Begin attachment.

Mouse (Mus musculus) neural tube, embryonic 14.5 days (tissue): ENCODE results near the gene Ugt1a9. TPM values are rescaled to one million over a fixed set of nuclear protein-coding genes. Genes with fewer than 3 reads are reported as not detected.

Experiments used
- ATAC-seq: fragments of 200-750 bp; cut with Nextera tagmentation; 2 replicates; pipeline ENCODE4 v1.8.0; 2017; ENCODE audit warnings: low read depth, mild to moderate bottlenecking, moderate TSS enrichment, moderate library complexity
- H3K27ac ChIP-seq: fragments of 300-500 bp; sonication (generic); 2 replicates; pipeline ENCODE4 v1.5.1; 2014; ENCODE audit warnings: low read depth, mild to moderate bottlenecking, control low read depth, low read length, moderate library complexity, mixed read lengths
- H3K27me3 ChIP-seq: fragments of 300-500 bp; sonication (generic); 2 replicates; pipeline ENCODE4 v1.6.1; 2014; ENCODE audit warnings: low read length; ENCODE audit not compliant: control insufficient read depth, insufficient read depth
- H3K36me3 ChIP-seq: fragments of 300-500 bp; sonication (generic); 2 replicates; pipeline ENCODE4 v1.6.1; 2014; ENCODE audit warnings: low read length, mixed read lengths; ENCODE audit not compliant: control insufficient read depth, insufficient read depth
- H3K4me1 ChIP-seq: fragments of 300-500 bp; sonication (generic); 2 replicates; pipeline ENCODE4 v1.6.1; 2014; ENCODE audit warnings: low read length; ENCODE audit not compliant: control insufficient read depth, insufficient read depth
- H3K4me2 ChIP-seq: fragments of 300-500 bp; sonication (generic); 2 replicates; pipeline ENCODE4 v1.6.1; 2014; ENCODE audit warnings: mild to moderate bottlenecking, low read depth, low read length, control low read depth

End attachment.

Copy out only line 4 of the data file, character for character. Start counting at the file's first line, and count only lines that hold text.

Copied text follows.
- H3K27ac ChIP-seq: fragments of 300-500 bp; sonication (generic); 2 replicates; pipeline ENCODE4 v1.5.1; 2014; ENCODE audit warnings: low read depth, mild to moderate bottlenecking, control low read depth, low read length, moderate library complexity, mixed read lengths